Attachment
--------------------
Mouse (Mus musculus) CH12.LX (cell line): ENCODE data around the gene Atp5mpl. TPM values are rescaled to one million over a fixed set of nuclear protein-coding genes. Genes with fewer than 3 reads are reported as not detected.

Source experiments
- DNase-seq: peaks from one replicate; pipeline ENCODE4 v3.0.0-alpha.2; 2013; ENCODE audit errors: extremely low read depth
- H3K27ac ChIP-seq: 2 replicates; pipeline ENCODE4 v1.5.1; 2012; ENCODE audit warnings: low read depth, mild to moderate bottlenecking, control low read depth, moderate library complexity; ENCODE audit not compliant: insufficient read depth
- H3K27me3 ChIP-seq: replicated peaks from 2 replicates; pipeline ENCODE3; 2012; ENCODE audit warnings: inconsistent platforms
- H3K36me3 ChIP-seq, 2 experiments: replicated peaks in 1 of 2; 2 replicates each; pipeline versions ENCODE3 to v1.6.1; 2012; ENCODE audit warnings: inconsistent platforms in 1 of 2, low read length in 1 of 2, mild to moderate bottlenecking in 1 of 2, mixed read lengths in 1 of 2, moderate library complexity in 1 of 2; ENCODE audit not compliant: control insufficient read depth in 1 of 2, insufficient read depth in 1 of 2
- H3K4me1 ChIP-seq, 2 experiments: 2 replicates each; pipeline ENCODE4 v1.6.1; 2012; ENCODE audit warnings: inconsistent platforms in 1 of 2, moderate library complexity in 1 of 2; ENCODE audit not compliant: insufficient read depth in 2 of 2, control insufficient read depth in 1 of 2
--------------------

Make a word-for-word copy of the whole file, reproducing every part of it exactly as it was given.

Mouse (Mus musculus) CH12.LX (cell line): ENCODE data around the gene Atp5mpl. TPM values are rescaled to one million over a fixed set of nuclear protein-coding genes. Genes with fewer than 3 reads are reported as not detected.

Source experiments
- DNase-seq: peaks from one replicate; pipeline ENCODE4 v3.0.0-alpha.2; 2013; ENCODE audit errors: extremely low read depth
- H3K27ac ChIP-seq: 2 replicates; pipeline ENCODE4 v1.5.1; 2012; ENCODE audit warnings: low read depth, mild to moderate bottlenecking, control low read depth, moderate library complexity; ENCODE audit not compliant: insufficient read depth
- H3K27me3 ChIP-seq: replicated peaks from 2 replicates; pipeline ENCODE3; 2012; ENCODE audit warnings: inconsistent platforms
- H3K36me3 ChIP-seq, 2 experiments: replicated peaks in 1 of 2; 2 replicates each; pipeline versions ENCODE3 to v1.6.1; 2012; ENCODE audit warnings: inconsistent platforms in 1 of 2, low read length in 1 of 2, mild to moderate bottlenecking in 1 of 2, mixed read lengths in 1 of 2, moderate library complexity in 1 of 2; ENCODE audit not compliant: control insufficient read depth in 1 of 2, insufficient read depth in 1 of 2
- H3K4me1 ChIP-seq, 2 experiments: 2 replicates each; pipeline ENCODE4 v1.6.1; 2012; ENCODE audit warnings: inconsistent platforms in 1 of 2, moderate library complexity in 1 of 2; ENCODE audit not compliant: insufficient read depth in 2 of 2, control insufficient read depth in 1 of 2